Shelley’s Ode to the Wild West Wind could have been written for today’s commute. The “breath of autumn’s being” was in full effect. The old adage (less poetic but equally true) of ‘there’s no such thing as bad weather, just bad clothes’ also came to mind as I pushed aside weak minded notions of driving to work and readied myself for another bike commute.
October and November to me is always like a hurried set change between acts. The languid ambiance of summer is rudely dismantled by a brutal road crew of wind, hail and rain. And so it was today. I was out of bed at 6am, dark outside and the sound of heavy rain pelting against the roof and windows. The trees outside were whipping around as I filled the kettle and made a quick breakfast.
While the kettle was boiling I got dressed for action – long sleeved base layer and waterproof done up to the neck. Waterproof pants stretched on over big boots, gloves at the ready. In my bag my t-shirt and merino jumper awaited for a quick change once at work.
I poured boiling water into the cafetiere and then checked the bike for punctures; all the while the rain continued to clatter like gravel against the front door. I took my favourite big green mug, added a little milk and then poured the coffee. The next five minutes is my favourite time. The rest of the house still slumbering, the world outside slowly waking up, a cup of coffee warming the hands and the anticipation of a ride ahead. Coffee drunk, I took a cup upstairs to Mrs Everyday Cyclist and kissed her goodbye before making final preparations for lift-off.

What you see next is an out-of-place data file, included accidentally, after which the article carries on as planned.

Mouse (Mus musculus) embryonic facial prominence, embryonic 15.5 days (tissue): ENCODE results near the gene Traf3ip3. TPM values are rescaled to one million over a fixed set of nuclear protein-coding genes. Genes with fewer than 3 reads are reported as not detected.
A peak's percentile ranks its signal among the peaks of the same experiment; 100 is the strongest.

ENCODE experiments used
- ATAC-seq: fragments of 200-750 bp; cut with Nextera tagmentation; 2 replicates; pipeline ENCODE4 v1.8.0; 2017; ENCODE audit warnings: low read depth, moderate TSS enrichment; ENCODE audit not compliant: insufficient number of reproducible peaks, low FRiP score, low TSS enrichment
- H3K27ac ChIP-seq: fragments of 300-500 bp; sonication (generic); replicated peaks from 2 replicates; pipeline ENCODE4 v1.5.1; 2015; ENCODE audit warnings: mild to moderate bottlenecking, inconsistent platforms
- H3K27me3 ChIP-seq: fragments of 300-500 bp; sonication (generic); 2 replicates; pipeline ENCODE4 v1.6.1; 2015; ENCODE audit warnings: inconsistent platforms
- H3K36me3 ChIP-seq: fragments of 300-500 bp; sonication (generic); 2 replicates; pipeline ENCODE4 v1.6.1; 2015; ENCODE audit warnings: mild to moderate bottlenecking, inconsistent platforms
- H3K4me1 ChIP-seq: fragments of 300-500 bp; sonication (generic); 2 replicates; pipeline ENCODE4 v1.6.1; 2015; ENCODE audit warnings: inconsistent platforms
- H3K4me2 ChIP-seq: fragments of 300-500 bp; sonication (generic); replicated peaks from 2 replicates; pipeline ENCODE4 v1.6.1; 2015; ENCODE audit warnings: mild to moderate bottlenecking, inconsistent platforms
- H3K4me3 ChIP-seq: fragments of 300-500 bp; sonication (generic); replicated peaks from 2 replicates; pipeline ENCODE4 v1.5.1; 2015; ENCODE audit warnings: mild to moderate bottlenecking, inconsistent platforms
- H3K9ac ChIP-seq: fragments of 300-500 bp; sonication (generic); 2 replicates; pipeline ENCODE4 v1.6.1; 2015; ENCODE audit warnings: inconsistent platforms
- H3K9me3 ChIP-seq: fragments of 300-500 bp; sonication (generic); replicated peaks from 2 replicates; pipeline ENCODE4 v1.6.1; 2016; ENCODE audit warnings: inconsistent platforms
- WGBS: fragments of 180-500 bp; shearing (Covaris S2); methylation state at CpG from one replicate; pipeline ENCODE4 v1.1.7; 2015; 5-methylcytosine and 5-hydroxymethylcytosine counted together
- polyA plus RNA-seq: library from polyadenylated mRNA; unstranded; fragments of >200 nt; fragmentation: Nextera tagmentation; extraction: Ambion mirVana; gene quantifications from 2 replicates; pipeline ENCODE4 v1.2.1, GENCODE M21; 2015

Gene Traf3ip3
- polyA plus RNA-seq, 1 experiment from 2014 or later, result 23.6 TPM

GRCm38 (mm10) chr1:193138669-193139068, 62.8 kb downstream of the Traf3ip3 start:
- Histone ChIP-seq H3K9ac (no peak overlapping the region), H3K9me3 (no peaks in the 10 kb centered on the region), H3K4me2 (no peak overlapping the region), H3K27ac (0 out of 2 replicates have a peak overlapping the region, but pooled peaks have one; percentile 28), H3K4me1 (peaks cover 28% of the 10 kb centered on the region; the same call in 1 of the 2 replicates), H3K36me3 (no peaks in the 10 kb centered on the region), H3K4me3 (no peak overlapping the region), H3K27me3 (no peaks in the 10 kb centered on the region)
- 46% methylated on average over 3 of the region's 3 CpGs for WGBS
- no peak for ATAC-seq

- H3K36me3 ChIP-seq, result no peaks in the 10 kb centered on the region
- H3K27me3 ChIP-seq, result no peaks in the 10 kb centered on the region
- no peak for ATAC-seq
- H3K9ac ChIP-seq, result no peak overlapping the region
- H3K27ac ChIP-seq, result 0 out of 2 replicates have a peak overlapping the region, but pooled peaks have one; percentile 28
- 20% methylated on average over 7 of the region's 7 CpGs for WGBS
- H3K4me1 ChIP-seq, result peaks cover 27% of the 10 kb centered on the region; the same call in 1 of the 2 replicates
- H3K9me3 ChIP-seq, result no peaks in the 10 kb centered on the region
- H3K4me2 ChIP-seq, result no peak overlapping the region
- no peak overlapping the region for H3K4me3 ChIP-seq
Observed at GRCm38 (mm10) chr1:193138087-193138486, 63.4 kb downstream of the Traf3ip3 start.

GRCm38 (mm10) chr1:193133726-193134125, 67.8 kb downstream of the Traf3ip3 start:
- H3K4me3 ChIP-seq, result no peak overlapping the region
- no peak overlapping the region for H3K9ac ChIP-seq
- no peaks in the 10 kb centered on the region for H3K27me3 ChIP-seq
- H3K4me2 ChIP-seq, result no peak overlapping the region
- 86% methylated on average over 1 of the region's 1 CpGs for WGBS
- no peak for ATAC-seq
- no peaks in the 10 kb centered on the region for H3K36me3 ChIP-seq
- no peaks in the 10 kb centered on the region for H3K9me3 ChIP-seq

Coffee mug on the drainer, bag on back and cinched tight, helmet on, lights on. A red blinky on the back, a repurposed LED torch up front and a white blinky attached to my bag, for a moment the hallway was alight like Christmas. A cursory final squeeze of the tyres and check of the brakes for luck. I opened the door and the drama of the morning weather rushed in – the house took a deep draught of autumn’s brew. I wheeled the bike out, clicked the door shut quietly behind me and at once I was engaged with the elements. Street still dark under sodium light I shot down the hill, spray fizzing from my tyres, wind lashing shoals of heavy raindrops at face and body. But inside by waterproofs, gloves and big boots, I was warm and dry as I pushed on into town, uphill, into the wind, feeling 100 percent alive.